The St Louis Sta and TImes 26 Jan 1942 p.p Everett J Emberson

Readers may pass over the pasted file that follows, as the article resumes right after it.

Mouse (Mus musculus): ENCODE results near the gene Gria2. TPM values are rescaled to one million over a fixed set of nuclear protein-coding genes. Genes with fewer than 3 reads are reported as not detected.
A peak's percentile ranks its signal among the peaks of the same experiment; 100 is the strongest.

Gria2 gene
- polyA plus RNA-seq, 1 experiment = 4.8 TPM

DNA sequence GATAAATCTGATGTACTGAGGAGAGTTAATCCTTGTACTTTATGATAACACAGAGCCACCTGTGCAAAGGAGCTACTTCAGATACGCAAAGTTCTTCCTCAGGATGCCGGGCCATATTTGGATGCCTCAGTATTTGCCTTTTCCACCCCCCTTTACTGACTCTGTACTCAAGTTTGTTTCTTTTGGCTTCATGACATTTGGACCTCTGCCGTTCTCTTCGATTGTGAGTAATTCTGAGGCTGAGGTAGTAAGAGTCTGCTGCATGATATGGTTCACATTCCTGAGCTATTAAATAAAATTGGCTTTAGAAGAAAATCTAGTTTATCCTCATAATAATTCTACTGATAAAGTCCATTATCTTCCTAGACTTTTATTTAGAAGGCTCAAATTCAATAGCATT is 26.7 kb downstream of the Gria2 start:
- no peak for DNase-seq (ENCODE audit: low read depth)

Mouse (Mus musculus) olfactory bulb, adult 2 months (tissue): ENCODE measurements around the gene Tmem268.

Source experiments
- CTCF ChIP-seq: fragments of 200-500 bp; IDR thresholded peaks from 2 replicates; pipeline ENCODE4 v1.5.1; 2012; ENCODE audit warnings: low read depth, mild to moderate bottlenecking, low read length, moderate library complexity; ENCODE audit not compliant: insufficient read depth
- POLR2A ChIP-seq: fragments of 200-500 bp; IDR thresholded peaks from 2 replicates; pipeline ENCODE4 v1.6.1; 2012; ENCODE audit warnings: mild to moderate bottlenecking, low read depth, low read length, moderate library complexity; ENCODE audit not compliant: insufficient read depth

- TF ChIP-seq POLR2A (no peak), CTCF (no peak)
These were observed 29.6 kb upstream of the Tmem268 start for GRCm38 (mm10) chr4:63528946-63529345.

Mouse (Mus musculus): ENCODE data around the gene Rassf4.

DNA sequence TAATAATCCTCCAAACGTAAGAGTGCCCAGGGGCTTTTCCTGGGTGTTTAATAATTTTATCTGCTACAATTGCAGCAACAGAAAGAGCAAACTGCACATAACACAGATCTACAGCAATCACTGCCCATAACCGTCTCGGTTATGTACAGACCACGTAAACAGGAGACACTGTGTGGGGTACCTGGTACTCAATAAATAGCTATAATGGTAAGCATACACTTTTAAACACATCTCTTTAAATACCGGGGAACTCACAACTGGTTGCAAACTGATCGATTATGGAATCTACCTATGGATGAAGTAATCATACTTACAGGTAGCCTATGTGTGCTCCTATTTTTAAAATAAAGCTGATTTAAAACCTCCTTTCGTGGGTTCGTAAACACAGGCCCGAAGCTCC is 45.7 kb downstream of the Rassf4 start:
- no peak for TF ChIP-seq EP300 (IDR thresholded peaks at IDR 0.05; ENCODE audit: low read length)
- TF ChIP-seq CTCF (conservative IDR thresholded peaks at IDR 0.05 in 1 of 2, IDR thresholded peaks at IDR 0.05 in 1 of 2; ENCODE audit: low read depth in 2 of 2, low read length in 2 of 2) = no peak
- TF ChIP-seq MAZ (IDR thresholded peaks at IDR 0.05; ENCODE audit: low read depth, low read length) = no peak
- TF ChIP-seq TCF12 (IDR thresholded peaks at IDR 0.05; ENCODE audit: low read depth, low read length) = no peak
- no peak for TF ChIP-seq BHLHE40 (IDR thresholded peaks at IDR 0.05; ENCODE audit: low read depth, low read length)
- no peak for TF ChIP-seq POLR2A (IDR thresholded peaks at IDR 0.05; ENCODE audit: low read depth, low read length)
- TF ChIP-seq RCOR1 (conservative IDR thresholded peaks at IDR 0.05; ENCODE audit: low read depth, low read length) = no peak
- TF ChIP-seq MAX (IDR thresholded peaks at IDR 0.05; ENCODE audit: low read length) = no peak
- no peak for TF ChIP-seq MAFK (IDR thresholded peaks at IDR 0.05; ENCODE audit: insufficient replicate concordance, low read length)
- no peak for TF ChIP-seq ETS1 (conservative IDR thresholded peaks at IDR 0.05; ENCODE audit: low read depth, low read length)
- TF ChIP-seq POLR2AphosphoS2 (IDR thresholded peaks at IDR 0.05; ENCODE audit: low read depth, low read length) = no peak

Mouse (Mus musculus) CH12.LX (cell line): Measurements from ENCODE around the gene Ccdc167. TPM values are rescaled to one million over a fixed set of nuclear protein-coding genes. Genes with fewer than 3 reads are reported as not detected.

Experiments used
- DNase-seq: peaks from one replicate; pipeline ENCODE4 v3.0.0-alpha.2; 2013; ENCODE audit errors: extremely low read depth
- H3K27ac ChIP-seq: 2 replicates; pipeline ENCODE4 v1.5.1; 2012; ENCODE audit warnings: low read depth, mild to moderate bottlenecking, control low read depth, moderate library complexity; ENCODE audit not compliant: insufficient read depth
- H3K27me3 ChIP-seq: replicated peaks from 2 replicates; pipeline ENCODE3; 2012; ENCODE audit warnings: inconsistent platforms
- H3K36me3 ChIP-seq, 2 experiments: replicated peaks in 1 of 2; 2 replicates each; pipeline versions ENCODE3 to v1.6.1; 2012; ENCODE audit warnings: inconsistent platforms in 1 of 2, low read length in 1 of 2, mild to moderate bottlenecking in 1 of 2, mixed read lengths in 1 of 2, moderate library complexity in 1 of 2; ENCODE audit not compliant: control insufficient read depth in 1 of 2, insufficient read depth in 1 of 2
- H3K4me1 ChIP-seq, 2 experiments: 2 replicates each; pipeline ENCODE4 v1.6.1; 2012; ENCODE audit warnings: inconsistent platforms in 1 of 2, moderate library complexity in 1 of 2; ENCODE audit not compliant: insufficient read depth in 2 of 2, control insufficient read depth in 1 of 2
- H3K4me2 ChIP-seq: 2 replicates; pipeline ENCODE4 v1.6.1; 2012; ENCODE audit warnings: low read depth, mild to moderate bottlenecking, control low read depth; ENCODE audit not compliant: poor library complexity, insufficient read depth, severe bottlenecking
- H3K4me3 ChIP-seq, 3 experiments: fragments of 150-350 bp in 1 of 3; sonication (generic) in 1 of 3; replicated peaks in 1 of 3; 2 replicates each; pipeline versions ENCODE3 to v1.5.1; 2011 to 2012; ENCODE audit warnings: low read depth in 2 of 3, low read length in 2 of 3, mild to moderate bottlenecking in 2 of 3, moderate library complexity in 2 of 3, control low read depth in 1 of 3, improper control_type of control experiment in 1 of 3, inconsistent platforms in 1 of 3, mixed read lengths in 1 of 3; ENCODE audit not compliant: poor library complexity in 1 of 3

Boehm Ordered Denial Of Expense Padding, Auditor Tells Jury s Frank J. Boehm. former executive vice-president vice-president vice-president of the Union Electric Co. of Missouri, told Everett .J. Emberson, the company's operating auditor, to "deny until hell freezes over" that Emlrcrson had been padding his expense accounts $200 a month, the auditor testified today in Federal Judge George II. Here's court. Appearing for redirect examina ton as a government witness in the trial of the company and Its former president. Louis H. Egan. on charges cf using a $600,000 slush lund for political rfurposes. Emberson testified testified that he was called four times before Securities and Exchange Commission examiners in their investigation of the company. -It -It was not until the fourth time that I told the entire truth." the witness stated. "I was instructed by Mr. IrlAh iShurly K. Irish, former company comptroller) over a period of fifteen months starting with the EEC investigation in November, 2938. not to say anything about the padding. "I also was instructed by Mr. Boehm not to say anything about the padding of my expense account. Boehm told me to continue to deny it until hell froze over, and that no one could prove I was padding my expenses " Money For Miller, Is Claim. Emberson testified last week that, on the instruction of Oscar Funk, former comptroller of the company, he padded his expenses a total of $5300. beginning in April. 1937, and that Funk had told him the money was for Jimmy Miller, former Democratic Democratic boss of the Fourth Ward. On further examination. Emberson Emberson testified that, upon instructions from Boehm. he removed the names o "certain politicians' from invoices covering the use of motor boats on the lake at Bagnell Dam. near which the company maintained a sumptuous sumptuous clubhouse. This happened after the EEC inquiry started, he said. Cross-examined Cross-examined Cross-examined by Thomas Bond, counsel for Egan. Emberson said Egan never directly instructed him to pad his expense accounts, and that he never turned over any of such expense money to Egan. Recalls Testimony. Harry C. Blanton, United States District Attorney, brought out on redirect examination of Emberson that last week Emberson testified he, Egan and Boehm conferred on the matter of padded expense accounts accounts in December, 1938. Mr. Egan asked how many employes employes I had in my department, and I told him 270," the witness said. He said to me, 'You have luncheon conferences and other expenses which should easily support an expense expense of $200 a month." Raymond R. Goodrich, SEC accountant, accountant, testified that an examination examination he made of a little brown book in which Hermann Spoehrer, former secretary of the company, kept a record of that portion of the slush fund which he handled, showed $3,836 was spent by Spoehrer Spoehrer for liquor. $2,226 for souvenirs and gifts. $707.50 for "contributions." "contributions." $126 for "donations" and $300 for "legislative service." Among the contributions. Good rich said, were listed the following During 1932 To "Senator Elling ton B.." $25; Republican Central Committee, $50; "Furlong," $25; "R, Welnbrenner," $50. During 1933 "$yan," $25; A. O Wilson. $100; Republican Committee, Committee, $100. During 1934 Charles Shaw, for mer mayor of Clayton, $200; Tom Hennings. former congressman, $25; Republican Committee, $7.50. Harry C. Williamson. Union Electric tax expert, testified that his expence accounts were padded by Albert C. Laun, former vice president of Union Electric and Williamson's immediate superior, from November, 1933, through April, 1939, for a total amount of $21,800. Williamson said that under Laun's instructions he gave the latter a memorandum of his actual expenses twice a month, and later signed an expense voucher prepared by Laun which was "considerably higher than his actual expense memoran dum. Other Instances. other instances of expense ac count padding were given by Vernon J. Flynn, employed in the Union Electric real estate and tax depart ment under Laun. Flynn told the jury that his ex pense accounts were raised a total of $5,170 from 1933 through May, 1939, and that he followed the same procedure Williamson did. His ex pense checks also went to Laun, Flynn getting .back only what toe had actually spent. After the start of the SEC lnves tigation, Flynn testified, Laun sent him around "to tighten people up He explained that these people were politicians who were obligated to Laun for favors, and it was his job to request them to keep quiet about these favors.